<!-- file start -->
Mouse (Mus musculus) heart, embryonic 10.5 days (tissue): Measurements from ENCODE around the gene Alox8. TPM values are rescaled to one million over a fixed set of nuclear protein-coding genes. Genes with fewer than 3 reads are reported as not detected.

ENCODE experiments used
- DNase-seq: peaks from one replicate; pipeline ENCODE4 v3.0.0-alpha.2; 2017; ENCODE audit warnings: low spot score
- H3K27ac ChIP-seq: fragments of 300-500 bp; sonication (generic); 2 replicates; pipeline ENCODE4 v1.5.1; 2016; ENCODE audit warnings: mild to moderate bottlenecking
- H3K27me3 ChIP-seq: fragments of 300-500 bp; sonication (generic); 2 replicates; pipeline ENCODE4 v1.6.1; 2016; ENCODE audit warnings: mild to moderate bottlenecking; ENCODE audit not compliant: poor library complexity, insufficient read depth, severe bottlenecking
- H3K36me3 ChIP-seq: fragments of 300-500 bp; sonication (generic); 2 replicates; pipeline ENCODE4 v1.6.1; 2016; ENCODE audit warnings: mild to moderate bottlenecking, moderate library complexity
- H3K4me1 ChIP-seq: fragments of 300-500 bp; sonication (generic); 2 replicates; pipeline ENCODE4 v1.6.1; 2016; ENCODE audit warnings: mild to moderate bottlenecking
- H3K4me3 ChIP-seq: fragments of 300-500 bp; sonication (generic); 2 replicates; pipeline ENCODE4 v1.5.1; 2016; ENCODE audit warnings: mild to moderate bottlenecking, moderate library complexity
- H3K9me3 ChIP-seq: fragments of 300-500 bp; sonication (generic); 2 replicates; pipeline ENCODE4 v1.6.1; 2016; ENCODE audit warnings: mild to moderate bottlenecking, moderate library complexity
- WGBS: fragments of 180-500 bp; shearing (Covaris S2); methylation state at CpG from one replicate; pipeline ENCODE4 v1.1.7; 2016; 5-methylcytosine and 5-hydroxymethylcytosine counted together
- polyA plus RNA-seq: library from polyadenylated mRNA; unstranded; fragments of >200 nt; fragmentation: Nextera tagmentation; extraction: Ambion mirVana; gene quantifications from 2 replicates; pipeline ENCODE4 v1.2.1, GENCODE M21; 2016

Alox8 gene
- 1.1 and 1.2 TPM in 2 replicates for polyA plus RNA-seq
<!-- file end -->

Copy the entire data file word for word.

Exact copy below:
Mouse (Mus musculus) heart, embryonic 10.5 days (tissue): Measurements from ENCODE around the gene Alox8. TPM values are rescaled to one million over a fixed set of nuclear protein-coding genes. Genes with fewer than 3 reads are reported as not detected.

ENCODE experiments used
- DNase-seq: peaks from one replicate; pipeline ENCODE4 v3.0.0-alpha.2; 2017; ENCODE audit warnings: low spot score
- H3K27ac ChIP-seq: fragments of 300-500 bp; sonication (generic); 2 replicates; pipeline ENCODE4 v1.5.1; 2016; ENCODE audit warnings: mild to moderate bottlenecking
- H3K27me3 ChIP-seq: fragments of 300-500 bp; sonication (generic); 2 replicates; pipeline ENCODE4 v1.6.1; 2016; ENCODE audit warnings: mild to moderate bottlenecking; ENCODE audit not compliant: poor library complexity, insufficient read depth, severe bottlenecking
- H3K36me3 ChIP-seq: fragments of 300-500 bp; sonication (generic); 2 replicates; pipeline ENCODE4 v1.6.1; 2016; ENCODE audit warnings: mild to moderate bottlenecking, moderate library complexity
- H3K4me1 ChIP-seq: fragments of 300-500 bp; sonication (generic); 2 replicates; pipeline ENCODE4 v1.6.1; 2016; ENCODE audit warnings: mild to moderate bottlenecking
- H3K4me3 ChIP-seq: fragments of 300-500 bp; sonication (generic); 2 replicates; pipeline ENCODE4 v1.5.1; 2016; ENCODE audit warnings: mild to moderate bottlenecking, moderate library complexity
- H3K9me3 ChIP-seq: fragments of 300-500 bp; sonication (generic); 2 replicates; pipeline ENCODE4 v1.6.1; 2016; ENCODE audit warnings: mild to moderate bottlenecking, moderate library complexity
- WGBS: fragments of 180-500 bp; shearing (Covaris S2); methylation state at CpG from one replicate; pipeline ENCODE4 v1.1.7; 2016; 5-methylcytosine and 5-hydroxymethylcytosine counted together
- polyA plus RNA-seq: library from polyadenylated mRNA; unstranded; fragments of >200 nt; fragmentation: Nextera tagmentation; extraction: Ambion mirVana; gene quantifications from 2 replicates; pipeline ENCODE4 v1.2.1, GENCODE M21; 2016

Alox8 gene
- 1.1 and 1.2 TPM in 2 replicates for polyA plus RNA-seq